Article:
That creates a vicious cycle. Forest managers have limited resources for fire prevention, which in turn allows massive wildfires to rage. And then, in order to fight those massive raging wildfires, they end up raiding their prevention funds.
Meanwhile, allowing smaller managed fires to burn isn't as simple as it sounds. These fires can somtimes spiral out of control — here are some examples in Colorado and New Mexico — and when they do, people get pissed. So forest managers are understandably worried about liability and casualty risks. It often seems much safer to just suppress most fires, even if it's more dangerous in the long run.
Another factor: EPA regulations around smoke and air pollution sometimes make it impossible for forest managers to conduct prescribed burns (even though, again, this can worsen the long-run smoke problem by fueling large megafires).
What a more sustainable approach might look like
North and his co-authors point out that the current dynamic is unsustainable — especially if global warming will continue to dry out the American West, making wildfires even larger and more frequent in the years ahead.
By way of reform, they recommend that forest managers create new zoning plans for national forests, the way Parks Canada does. Forests near populated areas would be managed through a mix of mechanical thinning and fire suppression. More remote forest areas could be thinned via prescribed fires or by letting smaller natural fires burn themselves out, so long as weather conditions are right.
That would require dedicated crews that work on reducing fuel build-up in forests — crews that don't get diverted into suppression during wildfire season, as currently happens. (Note that there's some move toward this already: the authors have high hopes for the US government's National Cohesive Wildland Fire Management Strategy, drawn up in 2014.)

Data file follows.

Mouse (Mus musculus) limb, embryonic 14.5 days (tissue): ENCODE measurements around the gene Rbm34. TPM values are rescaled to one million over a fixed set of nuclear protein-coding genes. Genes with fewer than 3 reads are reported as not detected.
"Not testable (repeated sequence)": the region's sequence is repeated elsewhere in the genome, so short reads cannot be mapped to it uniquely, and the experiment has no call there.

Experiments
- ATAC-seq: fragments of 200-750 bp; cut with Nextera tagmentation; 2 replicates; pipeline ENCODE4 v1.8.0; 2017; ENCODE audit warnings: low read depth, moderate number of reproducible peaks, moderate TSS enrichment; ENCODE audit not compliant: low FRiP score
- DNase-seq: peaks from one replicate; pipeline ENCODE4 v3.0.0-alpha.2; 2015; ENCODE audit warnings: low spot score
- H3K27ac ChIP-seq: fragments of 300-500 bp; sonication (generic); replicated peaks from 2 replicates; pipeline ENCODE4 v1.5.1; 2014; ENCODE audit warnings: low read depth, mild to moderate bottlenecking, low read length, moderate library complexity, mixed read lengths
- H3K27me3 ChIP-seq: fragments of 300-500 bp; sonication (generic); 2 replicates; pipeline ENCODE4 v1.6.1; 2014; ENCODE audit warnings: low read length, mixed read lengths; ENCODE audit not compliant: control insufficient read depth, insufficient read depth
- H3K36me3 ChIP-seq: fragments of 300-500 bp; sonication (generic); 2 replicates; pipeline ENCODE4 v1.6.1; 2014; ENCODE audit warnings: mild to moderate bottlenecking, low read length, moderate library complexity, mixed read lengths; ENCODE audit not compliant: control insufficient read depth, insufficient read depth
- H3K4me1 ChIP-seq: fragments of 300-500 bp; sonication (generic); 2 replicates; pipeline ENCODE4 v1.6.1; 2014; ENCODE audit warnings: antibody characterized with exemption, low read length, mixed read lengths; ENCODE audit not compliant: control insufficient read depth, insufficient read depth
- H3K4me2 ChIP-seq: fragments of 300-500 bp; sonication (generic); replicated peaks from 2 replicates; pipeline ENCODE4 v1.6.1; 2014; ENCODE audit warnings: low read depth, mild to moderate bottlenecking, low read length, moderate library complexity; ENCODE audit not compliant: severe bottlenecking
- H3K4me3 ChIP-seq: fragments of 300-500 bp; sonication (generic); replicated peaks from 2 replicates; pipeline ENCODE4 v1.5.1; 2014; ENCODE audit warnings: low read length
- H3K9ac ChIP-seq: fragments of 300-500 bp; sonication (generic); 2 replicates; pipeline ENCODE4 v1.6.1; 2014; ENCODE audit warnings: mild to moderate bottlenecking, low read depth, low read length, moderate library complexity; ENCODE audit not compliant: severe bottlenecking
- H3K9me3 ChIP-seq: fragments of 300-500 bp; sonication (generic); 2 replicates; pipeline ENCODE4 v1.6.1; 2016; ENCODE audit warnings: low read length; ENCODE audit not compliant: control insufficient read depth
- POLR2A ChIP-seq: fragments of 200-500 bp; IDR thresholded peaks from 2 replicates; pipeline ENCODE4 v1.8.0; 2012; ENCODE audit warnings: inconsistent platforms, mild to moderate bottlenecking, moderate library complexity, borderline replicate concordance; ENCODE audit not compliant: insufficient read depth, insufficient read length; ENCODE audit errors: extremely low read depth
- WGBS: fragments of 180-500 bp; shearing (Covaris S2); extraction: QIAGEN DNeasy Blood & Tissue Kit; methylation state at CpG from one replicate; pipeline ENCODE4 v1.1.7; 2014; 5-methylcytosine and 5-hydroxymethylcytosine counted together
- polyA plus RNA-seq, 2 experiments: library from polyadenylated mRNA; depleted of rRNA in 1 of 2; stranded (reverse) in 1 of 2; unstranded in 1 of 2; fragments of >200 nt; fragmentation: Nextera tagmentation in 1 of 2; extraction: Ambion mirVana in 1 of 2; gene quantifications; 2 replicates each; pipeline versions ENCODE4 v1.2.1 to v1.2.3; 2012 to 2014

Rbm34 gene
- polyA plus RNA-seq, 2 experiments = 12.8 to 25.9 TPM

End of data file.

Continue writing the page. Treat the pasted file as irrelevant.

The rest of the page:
Crucially, the US government would also need to stop encouraging people to build homes in fire-prone zones. Right now, state and local governments have every incentive to develop these areas — knowing that the feds will pick up the tab for fire suppression.
Reformers have suggested that Congress could limit the mortgage-interest deduction for homes built in particularly vulnerable regions. A federal fire insurance program could help enforce tighter standards and building codes, the way we do for floods. (Studies have found that clearing brush and pruning trees in the 200-foot "ignition zone" around homes can be particularly effective at saving structures from fire.)
Ultimately, North and his co-authors argue, things won't change dramatically until the public reorients its attitude toward fire and pushes for change: "The core problem has been the lack of a public constituency that advocates for reform of fire-use practices," they note.
For an example of what a different approach might look like, they point to Western Australia, where forest managers now use mechanical thinning to create "safe-zone anchors" that make it safer to allow smaller wildfires to burn. About 6 to 8 percent of the forest is allowed to burn itself out each year, so as to limit the number of truly massive megafires that form. But that took years of public education to get people comfortable with the idea of fighting fire with fire.
-- Here's a more detailed look at why Western wildfires keep getting worse.
-- And here's more detail on how the US government perversely encourages people to build homes in wildfire-prone zones. If wildfires are expected to keep getting worse, that would clearly need to change.